MIAMI, Fla. - South Florida can't afford to ignore growing dangers from pollution-fueled climate change, according to new findings from the Natural Resources Defense Council.
Rising seas, more flooding from storm surge and saltwater seeping in and fouling drinking water supplies are among the looming threats from climate-altering pollution, according to the environmental group's nationwide review released Tuesday.
South Florida, and Miami in particular, is one of the most vulnerable parts of the country, and local governments need to play a larger role in dealing with the damaging effects of climate change, according to the NRDC.
"Ideological deniers of climate change debate facts, [but] cities don't have that luxury," said Dan Lashoff, director of the NRDC's climate center. "Plan, prepare and act. The sooner the better."
What causes climate change?
Manmade air pollution adds to the carbon dioxide and other greenhouse gases in the Earth's atmosphere that trap heat from the sun.
Increased levels of greenhouse gases are leading to higher temperatures, melting ice sheets and swelling oceans, resulting in rising sea levels.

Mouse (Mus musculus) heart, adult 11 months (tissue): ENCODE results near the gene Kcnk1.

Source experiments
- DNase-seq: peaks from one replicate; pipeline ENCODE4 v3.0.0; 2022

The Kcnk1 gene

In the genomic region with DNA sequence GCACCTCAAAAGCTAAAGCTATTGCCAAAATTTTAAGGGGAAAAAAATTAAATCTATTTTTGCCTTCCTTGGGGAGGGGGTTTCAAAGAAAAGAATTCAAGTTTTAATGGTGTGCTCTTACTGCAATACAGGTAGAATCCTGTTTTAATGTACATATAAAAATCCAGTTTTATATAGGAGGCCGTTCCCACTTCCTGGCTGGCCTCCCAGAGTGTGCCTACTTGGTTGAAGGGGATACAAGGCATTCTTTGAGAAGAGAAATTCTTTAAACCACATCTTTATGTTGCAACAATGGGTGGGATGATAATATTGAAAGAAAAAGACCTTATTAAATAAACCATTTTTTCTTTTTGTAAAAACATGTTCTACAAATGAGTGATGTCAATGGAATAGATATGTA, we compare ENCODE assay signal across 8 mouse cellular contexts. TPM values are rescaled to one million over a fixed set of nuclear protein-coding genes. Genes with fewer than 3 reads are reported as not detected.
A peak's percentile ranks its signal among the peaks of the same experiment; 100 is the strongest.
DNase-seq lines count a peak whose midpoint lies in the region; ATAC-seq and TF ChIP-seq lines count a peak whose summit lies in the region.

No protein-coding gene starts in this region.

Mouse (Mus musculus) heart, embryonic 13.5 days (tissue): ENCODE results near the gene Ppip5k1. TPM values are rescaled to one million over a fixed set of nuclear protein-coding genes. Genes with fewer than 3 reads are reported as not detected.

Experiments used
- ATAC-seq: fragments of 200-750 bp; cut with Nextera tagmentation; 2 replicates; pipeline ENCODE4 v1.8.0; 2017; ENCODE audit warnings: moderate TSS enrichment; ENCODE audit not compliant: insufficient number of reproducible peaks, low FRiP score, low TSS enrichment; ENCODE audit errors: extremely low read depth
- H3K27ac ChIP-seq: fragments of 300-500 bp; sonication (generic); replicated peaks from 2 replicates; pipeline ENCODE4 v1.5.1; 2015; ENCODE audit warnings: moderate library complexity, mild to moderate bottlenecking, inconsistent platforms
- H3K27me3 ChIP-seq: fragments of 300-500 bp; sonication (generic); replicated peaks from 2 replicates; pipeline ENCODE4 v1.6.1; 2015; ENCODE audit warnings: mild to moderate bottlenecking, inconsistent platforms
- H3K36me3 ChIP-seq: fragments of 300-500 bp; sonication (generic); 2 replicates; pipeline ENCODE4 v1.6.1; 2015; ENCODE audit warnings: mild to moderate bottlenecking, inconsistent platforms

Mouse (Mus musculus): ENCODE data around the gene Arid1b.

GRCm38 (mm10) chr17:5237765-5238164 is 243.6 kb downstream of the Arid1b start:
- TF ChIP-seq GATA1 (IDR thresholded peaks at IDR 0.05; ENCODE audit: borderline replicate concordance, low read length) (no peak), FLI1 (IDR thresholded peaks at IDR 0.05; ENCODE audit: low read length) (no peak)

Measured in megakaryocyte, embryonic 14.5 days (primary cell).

What are the potential local effects of climate change?
The South Florida Water Management District estimates that sea levels could climb 5 to 20 inches during the next 50 years.
The NRDC report warns of a larger sea level threat for Miami — a 1.5- to 2.3-foot sea-level increase by 2050 and 3 to 5 feet by 2100.
The projections are more severe for the Florida Keys, which could lose more than 90 percent of land area to rising seas by 2100.
Across the region, water managers already have identified 28 flood-control structures along the southeast coast and six along the west coast at risk of not working properly because of rising sea levels.
What is being done locally to address climate change?
Palm Beach, Broward, Miami-Dade and Monroe counties have formed the Southeast Florida Regional Climate Change Compact to find ways to reduce pollution and adapt to the changes that climate change brings. The county leaders are working with university scientists to try to reach consensus on regional sea level-rise projections to help plan for how to deal with rising water.
The South Florida Water Management District is continuing to "evaluate the potential implications of sea level rise," according to a statement released Tuesday in response to the NRDC report
What are hurdles to addressing climate change?
Cost remains a hurdle.
Developing alternative energies to fossil fuels, improving coastal flood-control structures and relocating other infrastructure that could be inundated by rising seas — such as roads, water plants and even nuclear plants — all comes with steep costs.
"Consider the costs of not acting," said Michelle Mehta, the lead author for the NRDC climate change report.
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